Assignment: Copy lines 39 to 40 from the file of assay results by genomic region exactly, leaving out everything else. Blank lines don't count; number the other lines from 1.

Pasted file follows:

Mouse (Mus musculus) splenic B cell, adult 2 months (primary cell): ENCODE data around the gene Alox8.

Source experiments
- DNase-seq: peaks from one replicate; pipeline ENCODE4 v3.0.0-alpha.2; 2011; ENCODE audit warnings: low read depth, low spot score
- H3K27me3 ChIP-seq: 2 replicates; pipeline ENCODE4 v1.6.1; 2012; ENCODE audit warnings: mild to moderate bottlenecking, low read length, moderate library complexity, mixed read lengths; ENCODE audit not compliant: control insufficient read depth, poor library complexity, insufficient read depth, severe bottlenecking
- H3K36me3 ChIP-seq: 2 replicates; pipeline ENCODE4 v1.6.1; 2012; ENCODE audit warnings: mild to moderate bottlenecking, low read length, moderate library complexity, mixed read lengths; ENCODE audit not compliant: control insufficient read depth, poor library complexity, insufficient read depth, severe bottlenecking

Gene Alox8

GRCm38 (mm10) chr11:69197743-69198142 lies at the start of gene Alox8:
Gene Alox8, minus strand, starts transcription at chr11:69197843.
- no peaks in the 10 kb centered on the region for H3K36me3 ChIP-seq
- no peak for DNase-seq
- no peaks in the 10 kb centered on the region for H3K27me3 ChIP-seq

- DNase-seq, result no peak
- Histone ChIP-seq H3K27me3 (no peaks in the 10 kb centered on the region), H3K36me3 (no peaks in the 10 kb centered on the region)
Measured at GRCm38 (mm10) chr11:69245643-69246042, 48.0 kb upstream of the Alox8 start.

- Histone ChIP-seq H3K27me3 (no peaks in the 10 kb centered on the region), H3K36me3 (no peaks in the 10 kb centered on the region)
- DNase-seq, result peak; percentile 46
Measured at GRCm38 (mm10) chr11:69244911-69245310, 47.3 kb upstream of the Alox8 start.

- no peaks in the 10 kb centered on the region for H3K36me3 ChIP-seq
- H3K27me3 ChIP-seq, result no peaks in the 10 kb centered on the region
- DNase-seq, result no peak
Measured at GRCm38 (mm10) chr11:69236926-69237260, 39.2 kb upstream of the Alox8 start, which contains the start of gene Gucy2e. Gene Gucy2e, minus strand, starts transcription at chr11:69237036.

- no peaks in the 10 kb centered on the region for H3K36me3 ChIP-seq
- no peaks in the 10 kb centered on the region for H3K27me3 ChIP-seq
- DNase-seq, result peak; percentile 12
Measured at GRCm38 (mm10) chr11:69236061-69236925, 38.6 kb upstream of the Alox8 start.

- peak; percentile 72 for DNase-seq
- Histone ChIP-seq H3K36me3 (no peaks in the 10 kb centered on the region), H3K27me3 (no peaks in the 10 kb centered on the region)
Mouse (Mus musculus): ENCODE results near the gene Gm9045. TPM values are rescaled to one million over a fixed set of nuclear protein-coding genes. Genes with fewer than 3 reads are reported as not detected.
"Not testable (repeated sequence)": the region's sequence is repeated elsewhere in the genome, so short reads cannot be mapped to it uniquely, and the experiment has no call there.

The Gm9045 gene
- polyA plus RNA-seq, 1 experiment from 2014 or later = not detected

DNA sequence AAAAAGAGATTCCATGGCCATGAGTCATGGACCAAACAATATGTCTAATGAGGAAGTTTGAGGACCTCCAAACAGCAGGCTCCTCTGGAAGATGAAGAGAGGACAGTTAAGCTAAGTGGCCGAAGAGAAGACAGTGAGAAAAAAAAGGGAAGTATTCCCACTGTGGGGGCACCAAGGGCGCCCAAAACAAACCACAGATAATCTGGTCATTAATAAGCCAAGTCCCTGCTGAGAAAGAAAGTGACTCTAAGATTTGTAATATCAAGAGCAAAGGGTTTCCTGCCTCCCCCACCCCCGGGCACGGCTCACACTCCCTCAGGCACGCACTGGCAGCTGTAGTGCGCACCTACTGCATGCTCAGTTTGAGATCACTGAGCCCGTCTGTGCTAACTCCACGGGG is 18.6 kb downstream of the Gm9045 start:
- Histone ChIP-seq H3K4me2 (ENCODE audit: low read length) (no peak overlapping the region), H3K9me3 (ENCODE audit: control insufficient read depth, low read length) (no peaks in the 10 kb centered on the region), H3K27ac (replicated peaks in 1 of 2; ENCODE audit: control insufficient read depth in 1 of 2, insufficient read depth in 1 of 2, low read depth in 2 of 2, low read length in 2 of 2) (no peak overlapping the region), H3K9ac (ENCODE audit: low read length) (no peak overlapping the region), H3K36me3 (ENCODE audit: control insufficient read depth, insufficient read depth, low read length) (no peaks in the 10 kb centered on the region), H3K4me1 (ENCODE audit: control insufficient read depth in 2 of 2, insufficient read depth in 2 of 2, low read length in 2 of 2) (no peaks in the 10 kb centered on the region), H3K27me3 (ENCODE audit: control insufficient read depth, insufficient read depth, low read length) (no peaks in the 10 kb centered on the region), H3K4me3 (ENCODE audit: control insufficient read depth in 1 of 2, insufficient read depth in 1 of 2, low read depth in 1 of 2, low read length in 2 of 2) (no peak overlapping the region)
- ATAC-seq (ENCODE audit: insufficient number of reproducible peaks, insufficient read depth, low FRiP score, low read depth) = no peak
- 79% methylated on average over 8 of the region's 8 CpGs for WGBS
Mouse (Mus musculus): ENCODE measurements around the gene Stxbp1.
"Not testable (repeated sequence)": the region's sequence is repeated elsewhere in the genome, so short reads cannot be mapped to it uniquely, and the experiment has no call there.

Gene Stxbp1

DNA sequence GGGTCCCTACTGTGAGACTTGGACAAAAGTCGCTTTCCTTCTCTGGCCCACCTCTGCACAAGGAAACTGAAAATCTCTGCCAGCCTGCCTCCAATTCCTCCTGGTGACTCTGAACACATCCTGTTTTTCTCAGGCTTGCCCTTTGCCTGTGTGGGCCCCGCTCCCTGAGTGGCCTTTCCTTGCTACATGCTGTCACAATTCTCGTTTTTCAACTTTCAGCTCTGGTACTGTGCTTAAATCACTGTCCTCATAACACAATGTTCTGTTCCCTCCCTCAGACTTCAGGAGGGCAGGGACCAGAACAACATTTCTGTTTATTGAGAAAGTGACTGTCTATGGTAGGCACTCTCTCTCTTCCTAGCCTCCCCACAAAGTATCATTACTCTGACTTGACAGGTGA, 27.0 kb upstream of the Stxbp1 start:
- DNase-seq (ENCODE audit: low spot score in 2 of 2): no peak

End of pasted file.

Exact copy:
DNA sequence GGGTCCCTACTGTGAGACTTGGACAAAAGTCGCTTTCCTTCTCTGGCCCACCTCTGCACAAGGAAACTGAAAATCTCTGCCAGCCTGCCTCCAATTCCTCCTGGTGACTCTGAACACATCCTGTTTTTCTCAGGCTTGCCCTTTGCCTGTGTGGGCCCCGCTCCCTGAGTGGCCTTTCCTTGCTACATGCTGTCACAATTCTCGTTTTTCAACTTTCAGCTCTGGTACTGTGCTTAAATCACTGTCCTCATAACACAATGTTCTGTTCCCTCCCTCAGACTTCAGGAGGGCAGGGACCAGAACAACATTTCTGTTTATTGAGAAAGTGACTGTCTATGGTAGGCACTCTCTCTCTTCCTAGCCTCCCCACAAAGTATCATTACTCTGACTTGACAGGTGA, 27.0 kb upstream of the Stxbp1 start:
- DNase-seq (ENCODE audit: low spot score in 2 of 2): no peak